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Getting to know Khalil Lee

Due to some nifty roster management, the Mets turned Steven Matz into Khalil Lee.

MLB: Spring Training-Kansas City Royals at Chicago Cubs Matt Kartozian-USA TODAY Sports

The Mets, operating as one of the busiest clubs this offseason, finagled their way into their second three-team trade of the year last week. They acquired prospect Khalil Lee from the Royals, helping facilitate the Andrew Benintendi trade to Kansas City, while sending Josh Winckowski and a player to be named later to Boston.

Lee has been a long time member of the Royals minor league system—they drafted him out of high school in 2016—and he has worked his way up the totem pole to make it to Double-A in 2019. Obviously we did not get much information on him in 2020 due to COVID-19 cancelling the minor league season, and all developments were kept behind closed doors, though there were reports of a swing change at the alternate site that make this trade even more interesting. Not only did he make waves as a regular in the Royals top ten in terms of prospects, he also made the Baseball Prospectus Top 101 in 2019, coming in at 61.

Lee possesses elite speed, and has strong defense in center to go along with it, with an ability to shift to a corner if need be. This gives him an obvious floor as a speed and defense fourth outfielder, something the Mets have consistently tried and failed to get through trades and free agency for what seems like an eternity now. The bat is something that held him back, however, as he has a career .256/.366/.409 in 399 career minor league games, hardly anything to write home about. The on base percentage pops out immediately, but the average and slugging obviously lag behind. However, the aforementioned swing change is intriguing, and paired that with the eye he possesses is interesting.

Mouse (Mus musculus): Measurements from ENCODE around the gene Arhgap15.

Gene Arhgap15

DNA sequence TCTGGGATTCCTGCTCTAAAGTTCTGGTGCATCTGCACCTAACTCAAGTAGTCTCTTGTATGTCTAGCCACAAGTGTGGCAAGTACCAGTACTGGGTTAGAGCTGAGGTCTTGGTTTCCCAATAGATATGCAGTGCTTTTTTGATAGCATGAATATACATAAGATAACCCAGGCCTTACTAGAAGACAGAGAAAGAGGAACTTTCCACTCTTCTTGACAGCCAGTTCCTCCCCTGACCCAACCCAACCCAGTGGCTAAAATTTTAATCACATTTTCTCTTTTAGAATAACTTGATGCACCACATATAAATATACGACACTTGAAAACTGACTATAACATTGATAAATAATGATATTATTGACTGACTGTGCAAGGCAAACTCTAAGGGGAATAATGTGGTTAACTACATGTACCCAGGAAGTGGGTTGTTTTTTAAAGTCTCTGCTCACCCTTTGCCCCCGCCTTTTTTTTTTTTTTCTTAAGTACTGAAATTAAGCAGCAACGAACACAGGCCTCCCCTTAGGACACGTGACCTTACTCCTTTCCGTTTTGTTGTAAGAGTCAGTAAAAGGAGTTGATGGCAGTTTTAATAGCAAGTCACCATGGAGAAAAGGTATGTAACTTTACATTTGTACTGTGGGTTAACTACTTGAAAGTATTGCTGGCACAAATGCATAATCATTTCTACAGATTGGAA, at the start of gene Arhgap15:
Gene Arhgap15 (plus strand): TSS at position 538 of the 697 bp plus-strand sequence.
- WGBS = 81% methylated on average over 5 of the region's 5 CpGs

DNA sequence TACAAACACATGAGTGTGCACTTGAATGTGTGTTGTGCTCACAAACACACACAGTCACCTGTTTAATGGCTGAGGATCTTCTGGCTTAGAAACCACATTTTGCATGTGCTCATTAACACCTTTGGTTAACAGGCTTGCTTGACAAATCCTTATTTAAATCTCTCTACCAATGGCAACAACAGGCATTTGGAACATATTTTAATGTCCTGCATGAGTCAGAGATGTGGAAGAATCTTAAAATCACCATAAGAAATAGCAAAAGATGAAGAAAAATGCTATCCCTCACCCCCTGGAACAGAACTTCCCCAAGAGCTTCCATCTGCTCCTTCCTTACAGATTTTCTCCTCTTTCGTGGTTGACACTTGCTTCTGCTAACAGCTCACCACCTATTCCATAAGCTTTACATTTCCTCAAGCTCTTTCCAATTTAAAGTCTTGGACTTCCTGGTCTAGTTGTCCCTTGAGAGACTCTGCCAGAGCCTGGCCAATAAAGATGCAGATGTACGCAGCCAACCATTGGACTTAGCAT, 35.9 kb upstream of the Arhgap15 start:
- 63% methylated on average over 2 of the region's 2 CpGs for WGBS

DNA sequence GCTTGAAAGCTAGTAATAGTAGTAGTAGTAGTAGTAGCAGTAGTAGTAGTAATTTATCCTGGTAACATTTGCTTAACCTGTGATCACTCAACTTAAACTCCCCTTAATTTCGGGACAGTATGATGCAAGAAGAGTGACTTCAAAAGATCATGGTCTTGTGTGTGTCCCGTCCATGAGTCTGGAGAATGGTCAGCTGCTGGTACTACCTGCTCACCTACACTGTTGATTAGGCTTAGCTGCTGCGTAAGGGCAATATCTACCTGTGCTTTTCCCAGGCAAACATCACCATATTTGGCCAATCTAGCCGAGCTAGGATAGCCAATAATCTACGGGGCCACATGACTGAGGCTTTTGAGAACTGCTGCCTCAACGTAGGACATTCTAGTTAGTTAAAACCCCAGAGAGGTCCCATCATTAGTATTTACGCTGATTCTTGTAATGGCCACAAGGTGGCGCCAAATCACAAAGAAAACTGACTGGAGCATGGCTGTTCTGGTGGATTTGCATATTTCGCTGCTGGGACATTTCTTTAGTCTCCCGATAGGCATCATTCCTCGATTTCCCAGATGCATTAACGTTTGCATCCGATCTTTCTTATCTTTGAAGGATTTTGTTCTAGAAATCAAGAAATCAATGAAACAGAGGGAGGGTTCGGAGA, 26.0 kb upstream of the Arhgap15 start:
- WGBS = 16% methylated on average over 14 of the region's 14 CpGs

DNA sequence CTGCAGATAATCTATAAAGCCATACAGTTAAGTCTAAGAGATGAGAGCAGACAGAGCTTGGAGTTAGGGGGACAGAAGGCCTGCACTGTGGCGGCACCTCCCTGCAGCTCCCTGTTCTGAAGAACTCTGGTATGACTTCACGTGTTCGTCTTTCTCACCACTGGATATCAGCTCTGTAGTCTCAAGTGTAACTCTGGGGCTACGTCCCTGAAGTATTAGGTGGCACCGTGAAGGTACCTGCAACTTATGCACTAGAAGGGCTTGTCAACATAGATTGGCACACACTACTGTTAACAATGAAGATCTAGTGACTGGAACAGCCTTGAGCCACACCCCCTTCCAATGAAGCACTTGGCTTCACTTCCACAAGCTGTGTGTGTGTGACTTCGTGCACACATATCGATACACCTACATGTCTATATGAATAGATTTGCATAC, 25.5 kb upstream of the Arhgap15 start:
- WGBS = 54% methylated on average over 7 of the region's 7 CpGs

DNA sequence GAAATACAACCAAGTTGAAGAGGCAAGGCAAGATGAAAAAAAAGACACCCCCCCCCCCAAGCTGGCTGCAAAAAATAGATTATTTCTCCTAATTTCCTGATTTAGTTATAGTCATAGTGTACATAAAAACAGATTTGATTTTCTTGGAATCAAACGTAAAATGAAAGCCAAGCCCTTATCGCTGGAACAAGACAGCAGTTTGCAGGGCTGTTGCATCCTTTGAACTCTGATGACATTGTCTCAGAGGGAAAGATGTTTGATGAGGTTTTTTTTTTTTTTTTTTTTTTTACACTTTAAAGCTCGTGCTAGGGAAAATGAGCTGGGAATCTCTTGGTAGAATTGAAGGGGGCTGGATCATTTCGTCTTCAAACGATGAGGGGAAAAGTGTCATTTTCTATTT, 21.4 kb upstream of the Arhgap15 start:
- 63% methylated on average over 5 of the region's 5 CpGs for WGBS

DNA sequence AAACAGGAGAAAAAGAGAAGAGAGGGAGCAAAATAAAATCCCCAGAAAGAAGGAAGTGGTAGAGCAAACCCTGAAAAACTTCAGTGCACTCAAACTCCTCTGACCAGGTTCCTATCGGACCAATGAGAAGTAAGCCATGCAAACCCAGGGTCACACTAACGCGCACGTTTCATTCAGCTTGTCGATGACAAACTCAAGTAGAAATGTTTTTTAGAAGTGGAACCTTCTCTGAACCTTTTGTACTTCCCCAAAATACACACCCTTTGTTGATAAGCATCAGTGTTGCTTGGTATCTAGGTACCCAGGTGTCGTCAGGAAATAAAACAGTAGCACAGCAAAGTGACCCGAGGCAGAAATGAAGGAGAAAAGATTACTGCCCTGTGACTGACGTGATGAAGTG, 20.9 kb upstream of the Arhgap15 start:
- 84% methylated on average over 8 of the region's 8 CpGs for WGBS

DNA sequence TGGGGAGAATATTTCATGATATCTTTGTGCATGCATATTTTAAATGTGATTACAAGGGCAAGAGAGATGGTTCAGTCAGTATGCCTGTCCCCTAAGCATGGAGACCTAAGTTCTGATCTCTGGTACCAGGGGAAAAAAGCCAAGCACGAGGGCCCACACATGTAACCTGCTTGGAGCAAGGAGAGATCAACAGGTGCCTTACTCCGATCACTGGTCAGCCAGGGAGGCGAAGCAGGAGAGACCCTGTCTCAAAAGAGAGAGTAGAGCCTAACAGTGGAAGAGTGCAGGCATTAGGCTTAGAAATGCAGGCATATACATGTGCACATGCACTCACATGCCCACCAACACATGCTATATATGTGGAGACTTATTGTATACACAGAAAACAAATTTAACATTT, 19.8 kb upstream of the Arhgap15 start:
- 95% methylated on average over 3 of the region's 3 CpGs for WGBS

While the swing change happened behind closed doors last year, there is video evidence of it, due to the Indios de Mayaguez twitter account, who Lee played for in the Puerto Rican Winter League this year.

The new swing, seen here, is markedly different than his old swing, seen here, and the change is massive. It has become more succinct and direct, as he eliminated some of the length that it had in previous years. It is something to keep an eye on, since his plate discipline, speed and defense are already impressive — add an improving bat to that, and you can see why the Mets were interested.

Lee also instantly becomes the closest outfield prospect to the majors in the organization. Here at Amazin’ Avenue, we had five outfielders in our top 25—Pete Crow-Armstrong, Isaiah Greene, Freddy Valdez, Adrian Hernandez, and Stanley Consuegra—the oldest of which is 20 (Consuegra), and Greene is currently in Cleveland’s minor league system. The top of the outfield depth was barren—do not be surprised if the 22-year-old Lee is in the majors before long.

The Mets turned Steven Matz into Khalil Lee, and Lee would easily slot into the Mets top ten prospects—MLB Pipeline has him at 7th—and personally, I would have him in a similar spot if I were making my list today.